People are driving nice cars, yet the average monthly car payment is at a record high, not to mention an increase in car repossessions.

Rent is going up, and housing prices haven't come down to even 2019 levels, even after an increase in rates, bank failures, and increasing concern about a recession.

No one can predict the future, but if there is anything I recommend you do this summer (other than lots of ice cream and pool time of course) is to learn.

You can go to school but you can't buy class - Student Loan borrower

Watch business news, read the Wall Street Journal, and watch a variety of Youtube (I especially like PBS). Learn about how all these aspects of the economy are related, and how you might be vulnerable.

The other thing I'd recommend is to recognize the vulnerability of your income. Now, if you're in municipal services, healthcare, or another industry that stays constant, you might be safer than others.

However, think of some alternative scenarios. If you lost your income tomorrow, how much longer can you pay rent/mortgage? Can you get rid of any debts right now? If you've been using your savings to beat inflation, can you move back in with your family to build it back up again?

This isn't meant to instill fear, it's something I'd recommend doing no matter what the economic situation we are in. You'll feel a million times better if you have no consumer debt, a healthy positive cash flow, and a savings cushion just in case you have to move on a whim, have a healthcare expense, or need to rely on savings if you lose your income.

Being in that kind of position enables you to take greater risks, such as starting a passion project, because you have a runway of time in which your savings will take care of you while you get new interests off the ground.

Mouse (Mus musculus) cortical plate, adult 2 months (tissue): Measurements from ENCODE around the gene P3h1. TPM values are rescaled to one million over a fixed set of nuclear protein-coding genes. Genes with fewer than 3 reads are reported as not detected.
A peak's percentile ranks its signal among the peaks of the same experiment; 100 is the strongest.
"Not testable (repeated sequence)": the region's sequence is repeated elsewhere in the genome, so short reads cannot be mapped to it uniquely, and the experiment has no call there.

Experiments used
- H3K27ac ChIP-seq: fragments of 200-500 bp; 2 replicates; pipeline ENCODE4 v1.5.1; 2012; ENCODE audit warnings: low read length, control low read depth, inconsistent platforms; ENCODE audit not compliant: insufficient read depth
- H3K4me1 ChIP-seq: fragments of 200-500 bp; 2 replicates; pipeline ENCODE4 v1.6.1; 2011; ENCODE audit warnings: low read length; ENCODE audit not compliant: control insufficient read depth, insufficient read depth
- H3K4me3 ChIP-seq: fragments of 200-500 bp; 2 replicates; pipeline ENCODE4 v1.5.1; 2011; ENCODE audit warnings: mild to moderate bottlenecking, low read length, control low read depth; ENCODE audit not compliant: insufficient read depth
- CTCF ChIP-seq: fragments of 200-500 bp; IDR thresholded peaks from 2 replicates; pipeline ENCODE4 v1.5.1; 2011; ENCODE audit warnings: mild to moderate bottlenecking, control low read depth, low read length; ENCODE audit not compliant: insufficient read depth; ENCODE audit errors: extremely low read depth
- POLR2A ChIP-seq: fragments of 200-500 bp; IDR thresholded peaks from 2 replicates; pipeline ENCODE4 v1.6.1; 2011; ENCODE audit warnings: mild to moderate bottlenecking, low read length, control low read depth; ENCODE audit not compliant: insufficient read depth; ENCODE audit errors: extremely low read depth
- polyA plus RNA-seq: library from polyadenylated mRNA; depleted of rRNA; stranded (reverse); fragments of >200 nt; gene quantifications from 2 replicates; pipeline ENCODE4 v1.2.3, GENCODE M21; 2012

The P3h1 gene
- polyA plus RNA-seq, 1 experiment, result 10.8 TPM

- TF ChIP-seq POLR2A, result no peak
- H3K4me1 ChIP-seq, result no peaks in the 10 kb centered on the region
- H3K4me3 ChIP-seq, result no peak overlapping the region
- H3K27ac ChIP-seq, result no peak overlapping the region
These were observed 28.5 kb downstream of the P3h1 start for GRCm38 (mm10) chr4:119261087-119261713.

"Riding My Bike Like It's 2005" - Lyrics by Bazzi

I vividly remember looking at the MLS and Zillow in January 2010 and talking to a realtor. She told me, among others, that real estate follows a 7-9 year cycle of buyers' market and seller's market. This same realtor told me it was a seller's market and bids were going over asking, in 2013!

Prices have been going up since 2012, but then we had the anomaly of a pandemic, and prices went crazy. How is it that they can be sustained as high as they are though?

Interest rates have been very low for much of that time as well, as we recovered from the Great Recession. However, all the influx from the pandemic relief programs added a lot of fuel to the economy, hence why we are facing some high inflation.

I don't know how some people are making it work. And I also don't understand how we can have such a "shortage" of housing suddenly, even after building millions of homes.

Where were all these people living in 2010-2015? If home prices generally increase with the pace of inflation, what the heck has been happening the last 3 years? I especially want to know what kind of millennials can afford to buy $1.5 million homes. Who are you???

What do you think, are things going to change or are we happy paying a premium for everything these days despite a commensurate increase in income?